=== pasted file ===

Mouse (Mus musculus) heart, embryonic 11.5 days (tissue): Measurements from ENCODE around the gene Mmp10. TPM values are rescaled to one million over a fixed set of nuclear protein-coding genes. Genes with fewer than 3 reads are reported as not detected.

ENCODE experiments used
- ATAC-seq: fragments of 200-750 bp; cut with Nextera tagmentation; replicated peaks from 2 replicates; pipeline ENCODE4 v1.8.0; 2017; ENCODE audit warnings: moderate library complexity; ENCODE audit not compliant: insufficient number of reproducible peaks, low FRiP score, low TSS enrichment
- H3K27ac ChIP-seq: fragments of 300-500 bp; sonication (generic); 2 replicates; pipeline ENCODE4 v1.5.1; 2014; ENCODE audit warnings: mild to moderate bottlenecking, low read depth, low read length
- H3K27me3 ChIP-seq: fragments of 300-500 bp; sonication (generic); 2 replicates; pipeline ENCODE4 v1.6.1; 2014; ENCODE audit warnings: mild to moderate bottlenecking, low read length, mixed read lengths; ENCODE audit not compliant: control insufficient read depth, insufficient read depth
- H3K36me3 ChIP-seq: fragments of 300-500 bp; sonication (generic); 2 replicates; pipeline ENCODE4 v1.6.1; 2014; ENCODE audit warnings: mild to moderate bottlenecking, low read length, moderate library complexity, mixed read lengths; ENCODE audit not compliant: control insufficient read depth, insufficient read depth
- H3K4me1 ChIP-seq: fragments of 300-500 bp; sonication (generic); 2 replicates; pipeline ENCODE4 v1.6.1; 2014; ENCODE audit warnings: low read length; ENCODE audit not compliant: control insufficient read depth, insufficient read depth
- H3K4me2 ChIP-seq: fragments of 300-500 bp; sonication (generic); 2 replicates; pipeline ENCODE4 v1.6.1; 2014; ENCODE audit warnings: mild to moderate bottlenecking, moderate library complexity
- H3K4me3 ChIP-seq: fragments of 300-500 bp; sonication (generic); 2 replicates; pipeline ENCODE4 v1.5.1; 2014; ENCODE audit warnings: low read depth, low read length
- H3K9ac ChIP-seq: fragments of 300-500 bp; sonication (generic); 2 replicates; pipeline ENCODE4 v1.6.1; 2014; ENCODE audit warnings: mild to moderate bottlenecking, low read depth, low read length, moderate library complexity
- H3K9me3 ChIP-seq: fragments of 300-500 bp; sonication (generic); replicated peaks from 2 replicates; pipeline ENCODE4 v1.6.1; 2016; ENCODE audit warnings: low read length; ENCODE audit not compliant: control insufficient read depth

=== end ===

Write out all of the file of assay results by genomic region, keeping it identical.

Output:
Mouse (Mus musculus) heart, embryonic 11.5 days (tissue): Measurements from ENCODE around the gene Mmp10. TPM values are rescaled to one million over a fixed set of nuclear protein-coding genes. Genes with fewer than 3 reads are reported as not detected.

ENCODE experiments used
- ATAC-seq: fragments of 200-750 bp; cut with Nextera tagmentation; replicated peaks from 2 replicates; pipeline ENCODE4 v1.8.0; 2017; ENCODE audit warnings: moderate library complexity; ENCODE audit not compliant: insufficient number of reproducible peaks, low FRiP score, low TSS enrichment
- H3K27ac ChIP-seq: fragments of 300-500 bp; sonication (generic); 2 replicates; pipeline ENCODE4 v1.5.1; 2014; ENCODE audit warnings: mild to moderate bottlenecking, low read depth, low read length
- H3K27me3 ChIP-seq: fragments of 300-500 bp; sonication (generic); 2 replicates; pipeline ENCODE4 v1.6.1; 2014; ENCODE audit warnings: mild to moderate bottlenecking, low read length, mixed read lengths; ENCODE audit not compliant: control insufficient read depth, insufficient read depth
- H3K36me3 ChIP-seq: fragments of 300-500 bp; sonication (generic); 2 replicates; pipeline ENCODE4 v1.6.1; 2014; ENCODE audit warnings: mild to moderate bottlenecking, low read length, moderate library complexity, mixed read lengths; ENCODE audit not compliant: control insufficient read depth, insufficient read depth
- H3K4me1 ChIP-seq: fragments of 300-500 bp; sonication (generic); 2 replicates; pipeline ENCODE4 v1.6.1; 2014; ENCODE audit warnings: low read length; ENCODE audit not compliant: control insufficient read depth, insufficient read depth
- H3K4me2 ChIP-seq: fragments of 300-500 bp; sonication (generic); 2 replicates; pipeline ENCODE4 v1.6.1; 2014; ENCODE audit warnings: mild to moderate bottlenecking, moderate library complexity
- H3K4me3 ChIP-seq: fragments of 300-500 bp; sonication (generic); 2 replicates; pipeline ENCODE4 v1.5.1; 2014; ENCODE audit warnings: low read depth, low read length
- H3K9ac ChIP-seq: fragments of 300-500 bp; sonication (generic); 2 replicates; pipeline ENCODE4 v1.6.1; 2014; ENCODE audit warnings: mild to moderate bottlenecking, low read depth, low read length, moderate library complexity
- H3K9me3 ChIP-seq: fragments of 300-500 bp; sonication (generic); replicated peaks from 2 replicates; pipeline ENCODE4 v1.6.1; 2016; ENCODE audit warnings: low read length; ENCODE audit not compliant: control insufficient read depth